Vapour clouds: Lithium battery fires emit toxic fumes, including lithium oxide, lithium hydroxide, and other hazardous chemicals. This poses a significant challenge for crew and fire-fighters. Additionally, lithium battery fires can release flammable gases like hydrogen. In confined areas like car decks, these gases can become trapped, creating an explosive environment that further endangers firefighting efforts and limits access to the scene and escape routes.
Firefighting methods: From the container segment, we have observed that extinguishing burning batteries in containers requires a significant amount of time and a large volume of water. Generally, it appears to be consensus that water is the best medium for extinguishing a battery fire but getting directly to the battery and the sheer amount of water needed is a challenge on-board as ship stability may be compromised. Furthermore, salt water has been reported to cause short circuits in EVs affected by flood water. Some ships have CO2, some are looking at increasing CO2 supply on-board, and some may have foam systems instead of water for firefighting. These mediums have their advantages and may be effective for suppressing fires but may have limitations when it comes to extinguishing an EV fire that is self-sustaining for a long period. Foam and CO2 also comes in a limited quantity, so once used up there is no more extinguishing agent left on the ship.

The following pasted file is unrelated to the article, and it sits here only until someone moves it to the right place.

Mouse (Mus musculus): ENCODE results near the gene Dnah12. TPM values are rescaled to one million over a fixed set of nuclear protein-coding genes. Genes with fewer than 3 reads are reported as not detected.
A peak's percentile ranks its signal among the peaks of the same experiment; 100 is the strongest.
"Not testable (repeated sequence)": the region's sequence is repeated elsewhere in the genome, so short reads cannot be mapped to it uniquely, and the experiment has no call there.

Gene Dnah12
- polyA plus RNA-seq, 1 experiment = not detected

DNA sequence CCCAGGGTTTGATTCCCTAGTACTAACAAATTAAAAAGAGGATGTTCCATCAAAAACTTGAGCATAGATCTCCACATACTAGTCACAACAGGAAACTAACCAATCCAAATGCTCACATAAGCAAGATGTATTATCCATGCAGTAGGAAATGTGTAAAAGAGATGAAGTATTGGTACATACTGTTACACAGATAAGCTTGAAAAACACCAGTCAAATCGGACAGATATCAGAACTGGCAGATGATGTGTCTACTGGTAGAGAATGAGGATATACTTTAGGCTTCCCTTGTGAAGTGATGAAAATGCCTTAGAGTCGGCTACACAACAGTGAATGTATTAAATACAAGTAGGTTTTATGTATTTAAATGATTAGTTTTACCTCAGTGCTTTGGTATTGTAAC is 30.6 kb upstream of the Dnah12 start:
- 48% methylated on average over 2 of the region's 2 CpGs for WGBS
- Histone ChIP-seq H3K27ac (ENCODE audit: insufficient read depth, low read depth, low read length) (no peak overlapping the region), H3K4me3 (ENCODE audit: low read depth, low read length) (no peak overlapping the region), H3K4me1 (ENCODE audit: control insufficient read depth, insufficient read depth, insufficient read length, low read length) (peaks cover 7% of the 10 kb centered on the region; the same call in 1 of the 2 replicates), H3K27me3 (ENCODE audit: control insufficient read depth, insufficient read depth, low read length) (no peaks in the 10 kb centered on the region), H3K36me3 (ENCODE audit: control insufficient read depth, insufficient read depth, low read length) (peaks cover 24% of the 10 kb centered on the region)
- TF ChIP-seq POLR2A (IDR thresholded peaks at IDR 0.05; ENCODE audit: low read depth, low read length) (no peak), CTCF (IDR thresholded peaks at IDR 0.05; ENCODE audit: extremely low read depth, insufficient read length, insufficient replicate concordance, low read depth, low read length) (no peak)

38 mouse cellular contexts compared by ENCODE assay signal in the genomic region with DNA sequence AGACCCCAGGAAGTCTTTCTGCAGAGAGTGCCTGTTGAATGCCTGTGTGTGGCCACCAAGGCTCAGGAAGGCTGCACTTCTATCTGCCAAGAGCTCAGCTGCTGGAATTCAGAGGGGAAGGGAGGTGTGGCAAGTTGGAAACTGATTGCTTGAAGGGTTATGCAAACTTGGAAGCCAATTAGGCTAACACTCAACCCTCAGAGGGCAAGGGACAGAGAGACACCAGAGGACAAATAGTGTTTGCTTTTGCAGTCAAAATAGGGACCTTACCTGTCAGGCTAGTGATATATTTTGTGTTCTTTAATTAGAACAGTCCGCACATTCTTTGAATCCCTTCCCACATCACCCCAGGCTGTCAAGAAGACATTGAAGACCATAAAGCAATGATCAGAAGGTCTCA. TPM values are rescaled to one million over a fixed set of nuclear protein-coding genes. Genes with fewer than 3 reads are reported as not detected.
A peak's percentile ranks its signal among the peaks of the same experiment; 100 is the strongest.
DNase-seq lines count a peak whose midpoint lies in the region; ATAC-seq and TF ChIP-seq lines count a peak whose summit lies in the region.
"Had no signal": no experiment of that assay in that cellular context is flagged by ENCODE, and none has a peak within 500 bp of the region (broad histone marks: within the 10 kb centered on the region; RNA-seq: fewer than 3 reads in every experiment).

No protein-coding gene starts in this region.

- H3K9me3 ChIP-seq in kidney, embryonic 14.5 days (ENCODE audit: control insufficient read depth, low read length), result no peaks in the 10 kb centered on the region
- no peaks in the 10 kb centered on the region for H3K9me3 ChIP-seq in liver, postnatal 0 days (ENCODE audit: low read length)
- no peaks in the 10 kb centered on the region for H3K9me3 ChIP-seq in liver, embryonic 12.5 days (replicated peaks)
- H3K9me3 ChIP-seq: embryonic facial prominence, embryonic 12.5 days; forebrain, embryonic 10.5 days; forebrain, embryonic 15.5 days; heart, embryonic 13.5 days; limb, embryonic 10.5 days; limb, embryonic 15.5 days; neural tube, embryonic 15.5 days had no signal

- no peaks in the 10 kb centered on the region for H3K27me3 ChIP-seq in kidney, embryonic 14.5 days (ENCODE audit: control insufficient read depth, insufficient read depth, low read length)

What starts a lithium battery fire?
Thermal runaway is a commonly used term in this context, but what does it actually mean? Essentially, it refers to a situation where a battery experiences a series of reactions that cause its temperature to rapidly increase, potentially leading to a fire or explosion. There are several factors that can trigger thermal runaway, such as overcharging or physical damage to the battery. Therefore, used EVs, damaged cars or waste batteries creates an additional concern. Additionally, if the battery design is flawed and the separators that keep the positive and negative electrodes separate fail, it can start a chain reaction. High temperatures can also initiate thermal runaway, which becomes particularly problematic if multiple electric vehicles are stored closely together, as fire can easily spread in such situations.
Fortunately, it seems there is consensus that thermal runaway is a rare event, particularly for new EVs. However, fires onboard ships will happen, and the risk of an EV battery being involved in a fire increases with the growing number of EVs carried on car carries and Ro/Ros.
We need a different approach